I mean, there are some functionalities that we could not include in Web Interface that we can now do so because we have a new platform. Some of the underlying code, like Visual J# is technologies that, for example, Microsoft has actually sunsetted itself.


So the expectation is that Web Interface will be going away in the intermediate term. And while the version of Citrix Receiver Storefront that you have with the 6.5 DVD media might be a little light in the feature set, you should at least spend some time here because this is really where you're going to be going in terms of making available application and desktop access to your users.


Just get it into your mind that this is kind of where we're going, just simply because-- well, eventually Web Interface is not going to be around anymore. So with this in mind, I do want to talk a minute about the CCA itself. So if you've watched the other 20 videos-- and hopefully you have-- you recognize that the whole notion of why we're here today is equal parts-- how do you manage XenApp?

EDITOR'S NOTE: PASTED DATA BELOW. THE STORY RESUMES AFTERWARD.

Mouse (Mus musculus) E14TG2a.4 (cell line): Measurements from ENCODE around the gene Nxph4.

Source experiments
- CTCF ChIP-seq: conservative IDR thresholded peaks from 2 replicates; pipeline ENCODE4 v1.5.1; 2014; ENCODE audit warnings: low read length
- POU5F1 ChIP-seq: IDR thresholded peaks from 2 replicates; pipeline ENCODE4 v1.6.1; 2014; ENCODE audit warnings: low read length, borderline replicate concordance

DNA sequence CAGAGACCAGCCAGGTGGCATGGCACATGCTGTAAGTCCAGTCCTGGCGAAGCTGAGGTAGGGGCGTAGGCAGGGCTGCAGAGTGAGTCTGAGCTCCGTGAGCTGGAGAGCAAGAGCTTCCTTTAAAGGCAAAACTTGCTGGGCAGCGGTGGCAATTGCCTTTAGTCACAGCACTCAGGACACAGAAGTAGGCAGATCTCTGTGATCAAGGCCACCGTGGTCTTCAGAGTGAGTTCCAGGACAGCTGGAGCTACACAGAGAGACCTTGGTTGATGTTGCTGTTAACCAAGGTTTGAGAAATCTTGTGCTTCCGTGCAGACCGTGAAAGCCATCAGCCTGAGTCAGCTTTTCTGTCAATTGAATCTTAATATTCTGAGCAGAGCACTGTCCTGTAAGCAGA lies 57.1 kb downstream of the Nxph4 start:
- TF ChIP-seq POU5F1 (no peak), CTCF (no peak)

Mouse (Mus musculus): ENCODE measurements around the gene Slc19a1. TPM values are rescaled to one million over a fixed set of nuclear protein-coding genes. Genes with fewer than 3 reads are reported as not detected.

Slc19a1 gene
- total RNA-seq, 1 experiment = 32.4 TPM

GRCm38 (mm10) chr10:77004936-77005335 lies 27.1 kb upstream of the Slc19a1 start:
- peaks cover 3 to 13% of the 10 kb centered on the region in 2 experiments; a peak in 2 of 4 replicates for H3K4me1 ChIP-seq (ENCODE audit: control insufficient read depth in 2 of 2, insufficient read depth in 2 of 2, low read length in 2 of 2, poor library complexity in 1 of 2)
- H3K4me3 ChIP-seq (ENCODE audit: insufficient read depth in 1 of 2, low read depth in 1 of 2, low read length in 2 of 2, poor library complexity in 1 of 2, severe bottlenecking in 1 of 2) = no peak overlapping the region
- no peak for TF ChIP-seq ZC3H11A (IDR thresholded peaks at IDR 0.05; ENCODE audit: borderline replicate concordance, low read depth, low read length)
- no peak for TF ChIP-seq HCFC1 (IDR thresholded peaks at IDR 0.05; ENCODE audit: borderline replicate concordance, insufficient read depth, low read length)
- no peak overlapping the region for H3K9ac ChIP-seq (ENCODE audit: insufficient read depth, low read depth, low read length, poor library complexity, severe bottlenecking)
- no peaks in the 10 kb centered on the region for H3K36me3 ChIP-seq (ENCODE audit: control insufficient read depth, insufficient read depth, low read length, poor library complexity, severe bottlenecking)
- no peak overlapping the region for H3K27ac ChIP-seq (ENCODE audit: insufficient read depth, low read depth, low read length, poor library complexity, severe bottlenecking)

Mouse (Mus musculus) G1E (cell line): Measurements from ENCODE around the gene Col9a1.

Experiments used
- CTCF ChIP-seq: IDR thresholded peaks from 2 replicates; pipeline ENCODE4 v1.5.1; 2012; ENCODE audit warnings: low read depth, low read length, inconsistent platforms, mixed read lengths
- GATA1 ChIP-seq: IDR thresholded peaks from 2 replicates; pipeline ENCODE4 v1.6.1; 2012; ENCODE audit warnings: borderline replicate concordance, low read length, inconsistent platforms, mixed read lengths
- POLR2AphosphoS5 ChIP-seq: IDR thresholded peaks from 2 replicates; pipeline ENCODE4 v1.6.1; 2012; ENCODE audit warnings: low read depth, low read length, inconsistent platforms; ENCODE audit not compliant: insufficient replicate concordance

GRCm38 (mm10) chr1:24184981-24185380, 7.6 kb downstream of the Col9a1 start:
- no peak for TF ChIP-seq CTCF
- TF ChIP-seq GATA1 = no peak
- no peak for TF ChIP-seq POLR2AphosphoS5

What are the best practices in working with XenApp? And then also, how do you prep for that test? Well, when we make the change from the 18 exam to the 20 exam, the new version, there are a number of different kind of new things that you're going to get out of this new version.


Obviously, one of the other reasons why we changed the version number is because Citrix now has the ability to add new technologies into that exam. And before I get into these, I want to bring up really quickly the 1Y0-A20 Exam Preparation Guide. This used to be called the Enablement Guide, but now it's called the Exam Preparation Guide.


You go Google for this, you're going to find it. Or use your favorite search engine, you're going to find it on Citrix's website. It's a free download. And if you've never taken any Citrix exam before, this exam is your Bible as it were for all the things you to prepare for to be successful with that exam.


I highly recommend keeping a copy of this and using it as a mechanism to guide your study. Now, I'm not going to go through all of the items in this guide because, I mean, that's something that you can do. I mean, you can just simply read this and get an understanding of what the test is going to look like.


And if you've taken other IT exams, interesting enough Citrix does a really good job. They're very fair in terms of giving you all the information you need for success. In fact, not only did they give you details about the exam, how many questions that there are going to be on there, what your passing percentage is.